PAA Serves Farm-to-Table Lunches

It’s the first day of school at Portland Adventist Academy (PAA) in Portland, Ore. Students are lined up for lunch and their pick of vegan or cheese lasagna, both stuffed with spinach, carrots, zucchini and onions with roasted broccoli on the side. At the end of the line they find a bowl of fresh fruit and a colorful salad bar. Salad greens harvested from PAA’s gardens are ready to be topped with fresh veggies, beans, nuts, hummus and more.

Behind this meal is Stephanie Torgerson, PAA’s food service director and a graduate of the Culinary Institute of American. Torgerson helped successfully launch a farm-to-table model in public schools, and she came to PAA a year ago with the same mission.

“Healthy eating is part of our heritage,” says Torgerson. “With urban farms cropping up all over our city, and vegan and vegetarian lifestyles trending, why shouldn’t we be leaders in this movement?”

Torgerson serves vegan choices and skips processed foods. “Teenagers are far more adventurous than we give them credit for,” she says.

“I’m definitely in favor of the healthy food,” says Ben Krueger-Blehm, a PAA junior. “Chef Stef is very creative and good at making food that wouldn’t normally appear in a school lunch.”

Thanks to “Chef Stef,” PAA now has thriving blueberry bushes, an herb garden and six garden beds filled with food destined for the salad bar.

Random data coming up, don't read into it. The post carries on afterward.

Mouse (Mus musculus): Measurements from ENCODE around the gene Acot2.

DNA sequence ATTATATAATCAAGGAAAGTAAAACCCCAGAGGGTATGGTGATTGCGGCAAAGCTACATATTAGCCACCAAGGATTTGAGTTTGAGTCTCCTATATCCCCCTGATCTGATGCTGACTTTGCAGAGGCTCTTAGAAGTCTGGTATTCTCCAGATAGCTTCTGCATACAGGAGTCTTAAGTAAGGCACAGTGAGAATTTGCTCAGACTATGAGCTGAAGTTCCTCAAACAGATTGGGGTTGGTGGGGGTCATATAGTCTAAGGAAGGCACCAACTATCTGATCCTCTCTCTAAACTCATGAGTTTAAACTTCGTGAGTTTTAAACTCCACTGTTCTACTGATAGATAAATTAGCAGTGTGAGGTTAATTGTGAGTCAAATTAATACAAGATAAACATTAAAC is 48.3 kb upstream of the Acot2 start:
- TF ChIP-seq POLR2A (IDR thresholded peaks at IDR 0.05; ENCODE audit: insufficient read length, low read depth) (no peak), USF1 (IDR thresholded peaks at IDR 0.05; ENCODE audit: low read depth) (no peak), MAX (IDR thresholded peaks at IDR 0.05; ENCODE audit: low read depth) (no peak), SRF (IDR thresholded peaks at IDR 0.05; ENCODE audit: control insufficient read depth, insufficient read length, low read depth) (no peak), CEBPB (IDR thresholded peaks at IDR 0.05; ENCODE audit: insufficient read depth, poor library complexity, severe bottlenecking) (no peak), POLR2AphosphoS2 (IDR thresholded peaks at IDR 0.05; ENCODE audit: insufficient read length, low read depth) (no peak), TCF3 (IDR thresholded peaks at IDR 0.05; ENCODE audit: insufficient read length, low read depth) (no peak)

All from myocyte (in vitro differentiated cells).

And produce isn’t the only thing growing. Teams of volunteers came for work parties to build garden beds and compost bins and to prepare the soil. Students volunteer to weed, water and harvest.

Torgerson’s visions include a greenhouse where Bible teachers can teach firsthand lessons on reaping and harvesting. She wants to open the kitchen for culinary and agriculture classes as well as guest chefs. Someday she hopes to sell the school’s produce at the local farmer’s market and to introduce neighbors to the school’s unique educational benefits. Greater yet, she dreams of seeing this modeled throughout Adventist schools.

“I could talk for hours about the importance of this and my passion for it,” says Torgerson. “What a wonderful chance this gives us to witness to our community.”

“I’ve come to realize that Chef Stef isn’t merely providing healthy meals,” says PAA teacher Mark Smith. “For her, this is a mission focused not just on its health benefits but on connecting others to a healing ministry — one of the very foundations of our church.”

Read more on the PAA website.

October 08, 2017 / Oregon Conference
Share